Oklahoma Sooners: Glenn Spencer

Big 12's lunch links

March, 24, 2014
Mar 24
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Well, I need to recover. That was a crazy first weekend of the NCAA tournament. Congrats to Baylor and Iowa State on their Sweet 16 runs.
The Big 12 is full of talented assistant coaches. In a conference loaded with quality assistants, we've tried to narrow it down to the top 10 based on the on-field production of their offense, defense or position group and their ability to evaluate, recruit and develop players at their position.

[+] EnlargeMike Stoops
Joe Robbins/Getty ImagesMike Stoops' defenses at Oklahoma have been among the best in the Big 12 the last two seasons.
Here's a closer look at the top 10 assistant coaches in the Big 12:

  1. Mike Stoops, Oklahoma defensive coordinator/safeties coach: The Sooners defense has been solid since Stoops returned after his stint as head coach at Arizona. Oklahoma has been among the Big 12’s top defenses during the past two seasons, particularly against the pass. Stoops secured the top spot on the list with his willingness to completely change the defense in 2013, going to a three-man front and making the defense faster and more versatile. And he’s one of the best evaluators and developers of defensive backs in the country.
  2. Phillip Montgomery, Baylor offensive coordinator/quarterbacks coach: Montgomery coordinated the nation’s top offense in 2013. The Bears led all BCS teams, averaging 52.4 points and 618.8 yards per game, as the offense spearheaded Baylor's run to its first Big 12 title. Montgomery also has mentored some of the Big 12’s top quarterbacks in recent years, including Robert Griffin III and Nick Florence, capped by Big 12 offensive player of the year Bryce Petty in 2013.
  3. Glenn Spencer, Oklahoma State defensive coordinator/linebackers coach: Spencer took over Oklahoma State’s defense in 2013 and the Cowboys transformed into a more aggressive and adaptive unit. Oklahoma State's defense led the Big 12 in fewest points allowed (21.6) and lowest third-down conversion rate (31.4 percent) to finish among the top 20 teams in the BCS in each category. Spencer also is a superb recruiter and developer of linebackers for the Cowboys, who featured two of the Big 12’s best in Caleb Lavey and Shaun Lewis last season.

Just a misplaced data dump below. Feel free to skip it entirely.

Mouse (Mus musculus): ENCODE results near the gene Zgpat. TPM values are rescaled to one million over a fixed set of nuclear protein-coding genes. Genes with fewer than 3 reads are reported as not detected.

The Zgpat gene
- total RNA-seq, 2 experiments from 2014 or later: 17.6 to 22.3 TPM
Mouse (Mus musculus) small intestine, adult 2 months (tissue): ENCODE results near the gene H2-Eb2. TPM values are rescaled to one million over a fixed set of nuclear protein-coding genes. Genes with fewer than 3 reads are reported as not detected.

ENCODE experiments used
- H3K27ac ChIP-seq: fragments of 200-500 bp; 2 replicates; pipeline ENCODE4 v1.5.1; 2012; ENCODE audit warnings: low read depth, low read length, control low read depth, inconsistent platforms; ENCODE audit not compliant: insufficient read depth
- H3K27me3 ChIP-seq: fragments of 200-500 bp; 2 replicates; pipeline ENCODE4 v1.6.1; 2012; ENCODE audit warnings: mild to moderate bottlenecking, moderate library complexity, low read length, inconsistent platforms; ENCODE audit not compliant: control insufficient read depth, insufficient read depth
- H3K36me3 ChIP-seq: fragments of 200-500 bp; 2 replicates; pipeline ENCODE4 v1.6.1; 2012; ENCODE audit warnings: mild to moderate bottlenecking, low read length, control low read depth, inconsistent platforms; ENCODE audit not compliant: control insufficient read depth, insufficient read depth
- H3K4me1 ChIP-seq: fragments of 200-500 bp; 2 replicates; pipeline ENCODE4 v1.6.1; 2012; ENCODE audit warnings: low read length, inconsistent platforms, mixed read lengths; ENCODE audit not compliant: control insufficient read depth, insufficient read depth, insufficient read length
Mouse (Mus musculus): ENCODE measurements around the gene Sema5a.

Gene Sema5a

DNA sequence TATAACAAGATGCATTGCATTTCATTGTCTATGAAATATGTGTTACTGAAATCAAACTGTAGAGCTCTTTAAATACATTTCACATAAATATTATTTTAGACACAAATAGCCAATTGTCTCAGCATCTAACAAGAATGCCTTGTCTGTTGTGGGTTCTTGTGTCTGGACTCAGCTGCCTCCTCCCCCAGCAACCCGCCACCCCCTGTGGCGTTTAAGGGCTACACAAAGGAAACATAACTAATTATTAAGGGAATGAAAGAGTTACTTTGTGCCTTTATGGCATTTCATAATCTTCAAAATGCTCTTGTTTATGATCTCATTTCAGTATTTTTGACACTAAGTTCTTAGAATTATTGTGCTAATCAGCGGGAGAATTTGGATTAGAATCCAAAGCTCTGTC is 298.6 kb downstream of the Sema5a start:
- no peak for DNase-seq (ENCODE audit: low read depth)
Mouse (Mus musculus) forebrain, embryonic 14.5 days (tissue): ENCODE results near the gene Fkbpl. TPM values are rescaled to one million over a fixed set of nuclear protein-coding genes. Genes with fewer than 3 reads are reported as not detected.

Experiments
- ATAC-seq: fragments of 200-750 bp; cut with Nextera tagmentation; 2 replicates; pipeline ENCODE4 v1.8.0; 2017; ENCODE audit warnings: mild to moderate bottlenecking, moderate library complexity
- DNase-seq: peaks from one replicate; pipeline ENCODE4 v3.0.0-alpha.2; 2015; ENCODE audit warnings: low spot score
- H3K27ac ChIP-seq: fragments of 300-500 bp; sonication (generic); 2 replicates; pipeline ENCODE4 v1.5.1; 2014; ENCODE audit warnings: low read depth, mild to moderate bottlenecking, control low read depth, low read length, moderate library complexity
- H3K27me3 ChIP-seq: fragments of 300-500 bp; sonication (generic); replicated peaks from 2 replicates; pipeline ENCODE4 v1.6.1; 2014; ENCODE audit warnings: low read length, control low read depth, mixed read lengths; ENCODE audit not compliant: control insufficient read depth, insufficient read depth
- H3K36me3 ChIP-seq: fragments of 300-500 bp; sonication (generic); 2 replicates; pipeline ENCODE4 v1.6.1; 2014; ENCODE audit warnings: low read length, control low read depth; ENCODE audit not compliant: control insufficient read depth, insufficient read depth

4. Dick Bumpas, TCU defensive coordinator/defensive line coach: Bumpas has coached with TCU head coach Gary Patterson since 2004, and the Horned Frogs have fielded some of the best defenses in the nation during Patterson’s tenure. TCU’s defense finished among the Big 12’s best in several categories in 2013, including its 4.83 yards allowed per play, which was No. 13 among BCS teams. Bumpas’ defensive line group also has been among the Big 12’s best, as he consistently turns players other teams overlooked into solid performers.
  5. Dana Dimel, Kansas State offensive coordinator/running backs and tight ends coach: The Wildcats' creativity on offense often goes unnoticed, but K-State finished among the top 30 BCS teams in yards per play. Dimel, who coaches the running backs and tight ends, has been a key member of Bill Snyder’s staff and has coached 34 players who have played in the NFL. That includes Daniel Thomas, who arrived on campus as a junior college quarterback before developing into an All-Big 12 running back.
  6. Joe Wickline, Texas offensive coordinator/offensive line coach: Wickline has been one of the Big 12’s top position coaches for the past few years as Oklahoma State’s offensive line coach. He coached several players to all-conference honors, including NFL first-round pick Russell Okung. Wickline moves to Austin, Texas, in 2014 after being named Texas’ offensive coordinator by head coach Charlie Strong. He has a proven ability to evaluate talent and develop relative unknowns into productive offensive linemen.